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Lecture 5

INST 352 Lecture 5: INST352 Lecture 5: Information in a library

Information Studies
Course Code
INST 352

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INST352 Lecture 5: Information in a library
In the widespread literature that could be included under the rubric of information behavior, there is a
genre of empirical work that is larger than any other: studies of people finding information in libraries.
Many of the publications in this genre focus on “information as a thing” (Buckland, 1991a), that is,
use of books, journals, and other “packages” of information. Over the past 30 years, however, more
and more studies focus on searching for, evaluating and applying digital texts. Today, research on
digital resources and ways of interacting with libraries online even without ever setting foot in a
library are common. However, people’s use of physical materials and of the library as a physical
space remain important areas of information behavior research.
So let us imagine another information seeker, this one called Leslie. Leslie is writing a paper for her
undergraduate history class on the 1898 war between Spain and the United States. Like most
undergraduate students, she begins with a quick search on Google, but is quickly overwhelmed by
the amount of information she finds. She then has coffee with two of her friends to discuss the
assignment and see how they plan to tackle it. They spend most of their time talking about another
class and the struggle to do all the necessary reading across so many subject areas. Leslie decides
that her next stop will be the campus library to gather background data on the role of the United
States president, William McKinley, in the decision to declare war on Cuba. Among her questions
are these: Had McKinley favored war from the beginning of his presidential campaign in 1896? Was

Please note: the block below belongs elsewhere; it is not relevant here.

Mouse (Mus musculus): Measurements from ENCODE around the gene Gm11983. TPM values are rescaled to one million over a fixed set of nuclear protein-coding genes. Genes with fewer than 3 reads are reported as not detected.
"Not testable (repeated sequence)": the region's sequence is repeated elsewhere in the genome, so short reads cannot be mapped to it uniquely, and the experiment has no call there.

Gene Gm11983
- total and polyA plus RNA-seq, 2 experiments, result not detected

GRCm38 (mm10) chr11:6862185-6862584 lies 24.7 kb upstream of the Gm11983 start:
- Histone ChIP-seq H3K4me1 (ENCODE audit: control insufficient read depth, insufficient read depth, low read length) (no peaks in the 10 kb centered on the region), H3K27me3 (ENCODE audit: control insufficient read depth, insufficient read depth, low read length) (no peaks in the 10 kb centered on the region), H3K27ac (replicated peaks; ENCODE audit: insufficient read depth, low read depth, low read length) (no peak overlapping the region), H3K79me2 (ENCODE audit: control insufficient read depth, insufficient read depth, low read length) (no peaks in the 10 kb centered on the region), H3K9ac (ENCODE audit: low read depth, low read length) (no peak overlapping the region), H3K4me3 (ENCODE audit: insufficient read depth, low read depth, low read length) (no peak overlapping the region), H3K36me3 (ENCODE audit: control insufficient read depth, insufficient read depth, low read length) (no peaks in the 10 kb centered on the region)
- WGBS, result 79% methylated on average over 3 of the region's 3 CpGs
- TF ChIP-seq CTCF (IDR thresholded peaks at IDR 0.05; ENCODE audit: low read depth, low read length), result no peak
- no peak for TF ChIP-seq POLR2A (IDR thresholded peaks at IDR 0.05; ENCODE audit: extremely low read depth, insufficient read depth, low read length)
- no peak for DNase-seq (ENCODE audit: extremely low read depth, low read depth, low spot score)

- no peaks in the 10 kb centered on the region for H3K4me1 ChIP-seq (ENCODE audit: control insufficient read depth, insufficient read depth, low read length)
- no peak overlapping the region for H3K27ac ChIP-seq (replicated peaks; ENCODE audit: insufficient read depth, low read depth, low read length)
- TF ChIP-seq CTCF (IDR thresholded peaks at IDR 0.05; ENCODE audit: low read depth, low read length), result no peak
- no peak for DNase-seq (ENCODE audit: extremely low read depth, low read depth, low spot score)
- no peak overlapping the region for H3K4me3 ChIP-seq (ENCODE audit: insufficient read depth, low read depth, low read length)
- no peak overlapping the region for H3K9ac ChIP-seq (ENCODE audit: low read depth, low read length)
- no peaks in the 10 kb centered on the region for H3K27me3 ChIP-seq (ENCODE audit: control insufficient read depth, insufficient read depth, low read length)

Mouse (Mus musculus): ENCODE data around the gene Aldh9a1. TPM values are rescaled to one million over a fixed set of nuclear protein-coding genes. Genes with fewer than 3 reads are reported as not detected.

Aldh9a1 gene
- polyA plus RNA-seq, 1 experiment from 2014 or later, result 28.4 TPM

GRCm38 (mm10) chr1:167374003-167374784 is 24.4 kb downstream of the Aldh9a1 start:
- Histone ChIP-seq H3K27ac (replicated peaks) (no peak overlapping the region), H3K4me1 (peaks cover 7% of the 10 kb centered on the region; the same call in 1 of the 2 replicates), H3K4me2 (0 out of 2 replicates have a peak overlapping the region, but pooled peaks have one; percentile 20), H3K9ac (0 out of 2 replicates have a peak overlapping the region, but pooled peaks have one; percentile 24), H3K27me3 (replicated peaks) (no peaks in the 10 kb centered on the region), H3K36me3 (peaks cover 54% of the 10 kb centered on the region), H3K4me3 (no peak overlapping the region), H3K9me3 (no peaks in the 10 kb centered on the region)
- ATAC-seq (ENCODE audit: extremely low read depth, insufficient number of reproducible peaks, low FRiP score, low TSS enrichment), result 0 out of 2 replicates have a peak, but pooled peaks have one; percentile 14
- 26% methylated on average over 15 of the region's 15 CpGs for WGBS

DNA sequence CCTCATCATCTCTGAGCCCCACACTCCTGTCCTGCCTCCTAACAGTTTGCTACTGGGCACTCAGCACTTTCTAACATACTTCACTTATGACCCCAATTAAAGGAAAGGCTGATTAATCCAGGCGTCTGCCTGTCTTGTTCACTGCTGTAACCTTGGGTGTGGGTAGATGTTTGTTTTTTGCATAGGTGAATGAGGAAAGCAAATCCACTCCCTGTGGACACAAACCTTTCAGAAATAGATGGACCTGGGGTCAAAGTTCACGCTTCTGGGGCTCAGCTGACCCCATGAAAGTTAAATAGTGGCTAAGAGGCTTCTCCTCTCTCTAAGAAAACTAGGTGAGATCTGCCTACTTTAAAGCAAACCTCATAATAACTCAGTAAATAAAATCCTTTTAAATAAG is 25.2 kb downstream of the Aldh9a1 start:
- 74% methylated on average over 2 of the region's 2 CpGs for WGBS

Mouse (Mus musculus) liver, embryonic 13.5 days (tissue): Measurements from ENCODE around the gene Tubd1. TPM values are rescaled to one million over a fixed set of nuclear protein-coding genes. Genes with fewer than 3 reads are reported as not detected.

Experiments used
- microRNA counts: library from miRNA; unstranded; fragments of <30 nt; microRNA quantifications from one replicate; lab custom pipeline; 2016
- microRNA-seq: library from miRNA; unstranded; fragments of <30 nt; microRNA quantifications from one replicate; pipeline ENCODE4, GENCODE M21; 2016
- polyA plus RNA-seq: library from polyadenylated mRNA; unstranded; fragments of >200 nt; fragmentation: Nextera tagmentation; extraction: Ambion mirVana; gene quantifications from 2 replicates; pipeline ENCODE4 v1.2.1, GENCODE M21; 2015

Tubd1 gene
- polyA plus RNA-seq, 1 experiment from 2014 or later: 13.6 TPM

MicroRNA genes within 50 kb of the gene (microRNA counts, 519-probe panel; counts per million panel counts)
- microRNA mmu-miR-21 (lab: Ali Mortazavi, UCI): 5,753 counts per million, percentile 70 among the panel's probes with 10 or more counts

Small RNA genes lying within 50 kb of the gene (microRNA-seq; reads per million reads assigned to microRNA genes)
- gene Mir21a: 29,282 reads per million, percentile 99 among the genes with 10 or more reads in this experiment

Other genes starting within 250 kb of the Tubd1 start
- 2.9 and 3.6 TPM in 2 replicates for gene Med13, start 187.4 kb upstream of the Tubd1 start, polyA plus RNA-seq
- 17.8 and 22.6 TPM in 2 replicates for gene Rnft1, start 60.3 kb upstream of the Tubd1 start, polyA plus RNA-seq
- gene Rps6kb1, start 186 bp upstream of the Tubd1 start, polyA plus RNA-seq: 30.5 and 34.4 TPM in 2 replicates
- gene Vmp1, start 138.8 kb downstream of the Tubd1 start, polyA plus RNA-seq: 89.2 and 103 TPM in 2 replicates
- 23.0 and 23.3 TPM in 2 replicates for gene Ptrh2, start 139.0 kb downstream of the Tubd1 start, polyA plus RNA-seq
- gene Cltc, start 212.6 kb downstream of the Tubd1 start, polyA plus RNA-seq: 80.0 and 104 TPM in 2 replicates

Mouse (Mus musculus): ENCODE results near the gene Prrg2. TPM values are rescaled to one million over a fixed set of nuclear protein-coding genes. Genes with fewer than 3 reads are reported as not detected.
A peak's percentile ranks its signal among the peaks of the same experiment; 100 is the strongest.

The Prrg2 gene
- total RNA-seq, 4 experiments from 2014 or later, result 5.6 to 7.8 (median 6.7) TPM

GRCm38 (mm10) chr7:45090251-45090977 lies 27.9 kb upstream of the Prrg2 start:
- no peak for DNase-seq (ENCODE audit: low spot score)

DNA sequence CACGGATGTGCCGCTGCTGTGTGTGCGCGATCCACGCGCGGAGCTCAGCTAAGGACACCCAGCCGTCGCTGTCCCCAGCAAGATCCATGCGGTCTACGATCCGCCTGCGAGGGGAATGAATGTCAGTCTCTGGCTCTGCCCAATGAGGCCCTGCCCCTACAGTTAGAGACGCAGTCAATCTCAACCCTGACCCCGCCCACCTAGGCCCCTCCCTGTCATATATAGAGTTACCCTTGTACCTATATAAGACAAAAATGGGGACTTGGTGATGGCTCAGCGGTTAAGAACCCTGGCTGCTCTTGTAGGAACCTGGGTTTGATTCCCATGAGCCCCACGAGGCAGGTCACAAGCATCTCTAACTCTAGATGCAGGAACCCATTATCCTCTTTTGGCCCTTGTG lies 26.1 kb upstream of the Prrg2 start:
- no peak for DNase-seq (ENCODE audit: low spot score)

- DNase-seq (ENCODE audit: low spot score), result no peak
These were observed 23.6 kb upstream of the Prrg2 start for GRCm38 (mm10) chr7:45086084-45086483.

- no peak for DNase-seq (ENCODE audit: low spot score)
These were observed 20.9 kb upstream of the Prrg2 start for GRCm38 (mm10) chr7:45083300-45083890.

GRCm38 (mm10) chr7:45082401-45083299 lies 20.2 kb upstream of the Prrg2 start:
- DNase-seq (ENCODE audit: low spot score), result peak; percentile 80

McKinley reasonably well informed of the facts regarding unrest in Cuba and Spanish military
weakness there and on the high seas? Who were McKinleys closest advisors and what was their
advice to him regarding intervention? So Leslie has gone to a university library to find answers to
these questions. The particular library she has chosen contains roughly 3 million books, subscribes
to more than 4000 printed journals, and has access to more than 150 databases providing access to
thousands of additional online journals.
Before we begin following Leslies search, let us consider some tendencies of libraries and their
users. First, it is important to recognize that all but the smallest libraries can be complex and
intimidating. Although libraries make every attempt to place materials on similar topics in close
approximation, this goal is elusive. For one thing, it is hard to decide what any one document is
about; for another, library materials are divided into a multitude of forms books, journals,
computer files (typically through a link from the online catalog), video recordings (on DVDs), and
loose materials (in file cabinets or archival boxes) to name some major categories. Also, many
libraries now rely on sharing materials with other libraries (where users request items through
interlibrary loan, as needed) rather than trying to collect all relevant material. This has helped to
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